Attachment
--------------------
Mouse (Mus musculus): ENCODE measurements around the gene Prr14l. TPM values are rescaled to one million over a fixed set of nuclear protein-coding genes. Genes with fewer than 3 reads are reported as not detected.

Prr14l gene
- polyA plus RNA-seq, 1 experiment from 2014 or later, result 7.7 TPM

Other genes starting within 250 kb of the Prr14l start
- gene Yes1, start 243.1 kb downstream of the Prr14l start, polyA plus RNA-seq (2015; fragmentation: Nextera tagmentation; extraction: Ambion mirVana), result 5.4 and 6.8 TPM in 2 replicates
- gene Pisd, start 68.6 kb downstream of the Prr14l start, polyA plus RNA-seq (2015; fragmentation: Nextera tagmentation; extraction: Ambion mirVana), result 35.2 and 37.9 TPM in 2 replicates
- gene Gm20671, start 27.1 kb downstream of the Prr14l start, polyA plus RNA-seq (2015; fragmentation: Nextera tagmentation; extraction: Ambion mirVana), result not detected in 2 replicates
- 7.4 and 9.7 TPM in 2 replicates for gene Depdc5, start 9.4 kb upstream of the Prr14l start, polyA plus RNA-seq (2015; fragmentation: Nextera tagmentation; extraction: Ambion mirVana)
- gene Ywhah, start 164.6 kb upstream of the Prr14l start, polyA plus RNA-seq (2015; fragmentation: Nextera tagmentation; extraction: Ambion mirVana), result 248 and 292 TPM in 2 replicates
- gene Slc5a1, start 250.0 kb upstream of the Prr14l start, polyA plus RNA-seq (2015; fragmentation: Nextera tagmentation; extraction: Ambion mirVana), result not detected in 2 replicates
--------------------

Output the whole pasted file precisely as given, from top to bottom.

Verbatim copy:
Mouse (Mus musculus): ENCODE measurements around the gene Prr14l. TPM values are rescaled to one million over a fixed set of nuclear protein-coding genes. Genes with fewer than 3 reads are reported as not detected.

Prr14l gene
- polyA plus RNA-seq, 1 experiment from 2014 or later, result 7.7 TPM

Other genes starting within 250 kb of the Prr14l start
- gene Yes1, start 243.1 kb downstream of the Prr14l start, polyA plus RNA-seq (2015; fragmentation: Nextera tagmentation; extraction: Ambion mirVana), result 5.4 and 6.8 TPM in 2 replicates
- gene Pisd, start 68.6 kb downstream of the Prr14l start, polyA plus RNA-seq (2015; fragmentation: Nextera tagmentation; extraction: Ambion mirVana), result 35.2 and 37.9 TPM in 2 replicates
- gene Gm20671, start 27.1 kb downstream of the Prr14l start, polyA plus RNA-seq (2015; fragmentation: Nextera tagmentation; extraction: Ambion mirVana), result not detected in 2 replicates
- 7.4 and 9.7 TPM in 2 replicates for gene Depdc5, start 9.4 kb upstream of the Prr14l start, polyA plus RNA-seq (2015; fragmentation: Nextera tagmentation; extraction: Ambion mirVana)
- gene Ywhah, start 164.6 kb upstream of the Prr14l start, polyA plus RNA-seq (2015; fragmentation: Nextera tagmentation; extraction: Ambion mirVana), result 248 and 292 TPM in 2 replicates
- gene Slc5a1, start 250.0 kb upstream of the Prr14l start, polyA plus RNA-seq (2015; fragmentation: Nextera tagmentation; extraction: Ambion mirVana), result not detected in 2 replicates